5. Sugar (even the ‘healthy’ types)
In the outside world, water and dust and mould’s favourite food sources. In our inner world? Sugars! While we’re not at all opposed to a little sweetness or sugar in our cooking here at the Low Tox Life, when it comes to mould and yeast, if you’ve got food containing sugar, it’s mould’s best foodie friend. So, avoid white and brown sugars, or healthier choices, such as coconut sugar, dates, maple syrup, honey, rice malt syrup, molasses and even chemically derived sweeteners like aspartame and Splenda. In general, avoid high fructose fruits as well as maltose, glucose, mannitol, and sorbitol and go easy on high-fructose fruit like bananas, pears, mangoes and apples as well.
Amy-what now!? Amylose is the name of a particular type of compound classified as a polysaccharide. Polysaccharides are strings of carbohydrate molecules strung together. If you’re taking natural binders like charcoal or modified citrus pectin, or Cholestyramine (also known as ‘CSM’, a medication primarily prescribed to lower cholesterol, but is also effectively used to bind to toxins eg mould, in the body and excrete them) then steer clear of amylose and everything on this food list for a good couple of weeks, or as directed by your mold-literate practitioner, to starve the mould of all food sources. If you continue to eat amylose-containing foods (wheat rye, barley, rice, potatoes, bananas, or root vegetables) the binders and CSM medication binder will be less effective. Again this is phasal… If you’re healed from mould and not living 0r working somewhere you’re exposed, you will be able to bring these back under practitioner guidance when the time is right. For me, it always seems to come down to “leafy greens, okra and zucchini as your most prominent veg when mould-affected – sauteed, raw, in a soup… and then slowly bringing a wider range of plant foods back into the mix.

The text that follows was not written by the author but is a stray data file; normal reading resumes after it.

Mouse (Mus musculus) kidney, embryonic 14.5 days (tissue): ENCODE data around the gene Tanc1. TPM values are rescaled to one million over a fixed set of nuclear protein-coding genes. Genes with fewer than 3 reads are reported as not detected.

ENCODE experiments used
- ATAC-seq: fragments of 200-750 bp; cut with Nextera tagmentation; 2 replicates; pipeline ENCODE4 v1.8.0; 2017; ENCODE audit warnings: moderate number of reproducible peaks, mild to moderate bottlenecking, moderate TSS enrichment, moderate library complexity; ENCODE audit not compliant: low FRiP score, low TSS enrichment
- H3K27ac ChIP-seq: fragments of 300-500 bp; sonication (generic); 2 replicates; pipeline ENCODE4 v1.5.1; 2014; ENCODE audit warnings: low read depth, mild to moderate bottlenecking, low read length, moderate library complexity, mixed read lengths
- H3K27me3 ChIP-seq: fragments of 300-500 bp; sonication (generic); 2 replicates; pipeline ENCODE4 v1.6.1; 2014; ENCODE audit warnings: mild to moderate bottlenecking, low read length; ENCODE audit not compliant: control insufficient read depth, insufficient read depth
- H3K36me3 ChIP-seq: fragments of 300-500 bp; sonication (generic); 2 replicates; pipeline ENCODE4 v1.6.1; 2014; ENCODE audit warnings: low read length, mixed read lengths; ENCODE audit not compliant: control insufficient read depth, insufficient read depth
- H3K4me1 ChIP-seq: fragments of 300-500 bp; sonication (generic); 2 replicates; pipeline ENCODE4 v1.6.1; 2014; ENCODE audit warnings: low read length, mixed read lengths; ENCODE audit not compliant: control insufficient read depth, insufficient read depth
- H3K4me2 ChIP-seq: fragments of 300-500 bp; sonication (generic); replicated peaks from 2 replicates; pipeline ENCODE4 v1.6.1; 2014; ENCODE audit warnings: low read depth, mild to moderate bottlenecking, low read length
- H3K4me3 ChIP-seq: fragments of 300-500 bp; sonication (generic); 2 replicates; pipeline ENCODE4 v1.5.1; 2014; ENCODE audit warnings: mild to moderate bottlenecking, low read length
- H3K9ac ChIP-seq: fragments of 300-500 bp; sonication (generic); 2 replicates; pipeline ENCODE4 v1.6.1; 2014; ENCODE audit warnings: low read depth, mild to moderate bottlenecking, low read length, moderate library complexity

7. Fruit juices
Ok this isn’t just phasal. Fruit juices aren’t usually great for anyone as an everyday food, fresh-squeezed or otherwise, as the fibre has been stripped from them and it can cause crash-and-burn glucose spikes and troughs. It’s not just the extremely high levels of sugar that we need to be concerned about here that can feed moulds. Studies show that all packaged fruit juices also run the risk of containing moulds. Ewww! As if pasteurisation and storage in plastic or plastic lined cartons wasn’t bad enough, right?
8. Soured bread